If you look at your portfolio, you notice both growth and value stock investments. What’s the difference?
Growth stocks are just that-stocks that are believed to have meaningful potential still to be realized. This could be due to a new technology or product, or perhaps a large, untapped market in which to sell their product(s) or service(s). These stocks will often trade at higher Price/Earnings multiples, and in some cases may not be profitable yet because they are reinvesting their income back into the business to continue growing. A growth investor is banking on the company’s ability to generate outsized benefits in the future.
Conversely, value stocks are stocks that are believed to be trading below their intrinsic, or fair, value. These are often more mature companies that have size and scale with respect to their business. They typically have lower price/earnings multiples and are more likely to pay dividends. Value investors are buying good companies and banking on the company’s shares returning to fair value in an effort to earn outsized returns.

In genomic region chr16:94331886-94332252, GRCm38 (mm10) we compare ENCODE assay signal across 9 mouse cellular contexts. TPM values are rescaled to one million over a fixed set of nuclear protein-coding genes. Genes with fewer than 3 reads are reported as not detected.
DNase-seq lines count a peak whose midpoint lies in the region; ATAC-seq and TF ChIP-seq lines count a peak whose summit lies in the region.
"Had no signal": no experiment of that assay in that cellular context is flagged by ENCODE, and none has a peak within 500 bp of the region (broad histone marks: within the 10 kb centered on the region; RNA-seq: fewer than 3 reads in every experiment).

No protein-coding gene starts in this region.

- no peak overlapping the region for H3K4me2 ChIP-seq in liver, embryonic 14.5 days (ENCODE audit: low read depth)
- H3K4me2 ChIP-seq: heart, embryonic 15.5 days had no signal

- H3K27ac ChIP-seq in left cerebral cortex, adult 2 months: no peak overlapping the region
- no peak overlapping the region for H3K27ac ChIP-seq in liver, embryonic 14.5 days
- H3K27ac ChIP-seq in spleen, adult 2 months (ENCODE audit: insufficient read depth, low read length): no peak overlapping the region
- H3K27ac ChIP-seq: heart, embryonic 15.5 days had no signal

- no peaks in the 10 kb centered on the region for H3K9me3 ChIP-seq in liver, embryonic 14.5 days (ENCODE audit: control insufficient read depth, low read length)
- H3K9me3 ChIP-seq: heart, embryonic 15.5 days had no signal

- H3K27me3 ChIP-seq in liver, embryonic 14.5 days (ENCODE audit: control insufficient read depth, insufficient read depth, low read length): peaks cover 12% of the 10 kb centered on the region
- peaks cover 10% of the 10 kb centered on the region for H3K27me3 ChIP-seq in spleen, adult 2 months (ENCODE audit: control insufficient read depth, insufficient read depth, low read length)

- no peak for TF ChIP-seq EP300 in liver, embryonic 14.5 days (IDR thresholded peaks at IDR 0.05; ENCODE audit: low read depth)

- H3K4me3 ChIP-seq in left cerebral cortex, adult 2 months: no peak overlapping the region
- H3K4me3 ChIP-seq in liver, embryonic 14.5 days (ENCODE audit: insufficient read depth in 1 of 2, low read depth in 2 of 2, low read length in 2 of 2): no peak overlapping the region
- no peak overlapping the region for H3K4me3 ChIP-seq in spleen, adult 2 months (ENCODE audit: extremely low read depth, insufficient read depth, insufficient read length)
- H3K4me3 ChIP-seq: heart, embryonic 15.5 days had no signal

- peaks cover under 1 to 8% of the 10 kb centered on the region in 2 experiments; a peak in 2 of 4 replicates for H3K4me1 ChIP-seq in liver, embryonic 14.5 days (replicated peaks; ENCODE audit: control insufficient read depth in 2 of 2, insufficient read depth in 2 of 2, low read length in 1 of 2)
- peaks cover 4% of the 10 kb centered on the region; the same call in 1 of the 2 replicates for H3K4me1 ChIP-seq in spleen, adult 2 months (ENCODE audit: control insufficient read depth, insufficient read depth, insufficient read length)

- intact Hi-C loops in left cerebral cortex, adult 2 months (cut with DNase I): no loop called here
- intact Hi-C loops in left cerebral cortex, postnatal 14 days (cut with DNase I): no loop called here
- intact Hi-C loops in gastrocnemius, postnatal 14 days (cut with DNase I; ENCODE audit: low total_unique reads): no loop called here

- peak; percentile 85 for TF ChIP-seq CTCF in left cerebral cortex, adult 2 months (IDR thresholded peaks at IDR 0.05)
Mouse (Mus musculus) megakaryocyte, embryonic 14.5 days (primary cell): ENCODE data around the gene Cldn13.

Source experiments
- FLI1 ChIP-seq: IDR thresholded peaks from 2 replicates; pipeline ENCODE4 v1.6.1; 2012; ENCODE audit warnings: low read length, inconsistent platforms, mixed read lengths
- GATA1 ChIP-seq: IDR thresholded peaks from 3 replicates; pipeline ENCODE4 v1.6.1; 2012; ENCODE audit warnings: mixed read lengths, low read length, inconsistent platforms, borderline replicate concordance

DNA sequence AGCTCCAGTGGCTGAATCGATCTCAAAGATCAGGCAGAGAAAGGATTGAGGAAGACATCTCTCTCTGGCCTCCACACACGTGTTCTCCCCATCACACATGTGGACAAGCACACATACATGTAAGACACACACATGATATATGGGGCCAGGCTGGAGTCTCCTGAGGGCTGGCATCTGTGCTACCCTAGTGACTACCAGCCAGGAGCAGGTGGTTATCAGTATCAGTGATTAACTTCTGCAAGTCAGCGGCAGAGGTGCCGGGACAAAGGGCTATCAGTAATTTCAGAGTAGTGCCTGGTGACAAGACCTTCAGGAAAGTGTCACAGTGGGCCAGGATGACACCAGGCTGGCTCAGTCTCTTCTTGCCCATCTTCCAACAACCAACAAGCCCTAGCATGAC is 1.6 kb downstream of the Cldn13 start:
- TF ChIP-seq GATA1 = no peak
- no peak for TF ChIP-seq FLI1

The chart below shows that over the past 30 years Growth has outperformed 16 years. Notice Growth outperforms through much of the 1990’s before Value takes the lead from 2000 until 2007. Both have advantages based on where we are in the business and economic cycles. But timing such cycles is very challenging and influenced by many factors. We believe a balanced approach is the best way to proceed over time.
Source: Factset Research Systems (data as of 8/6/2019)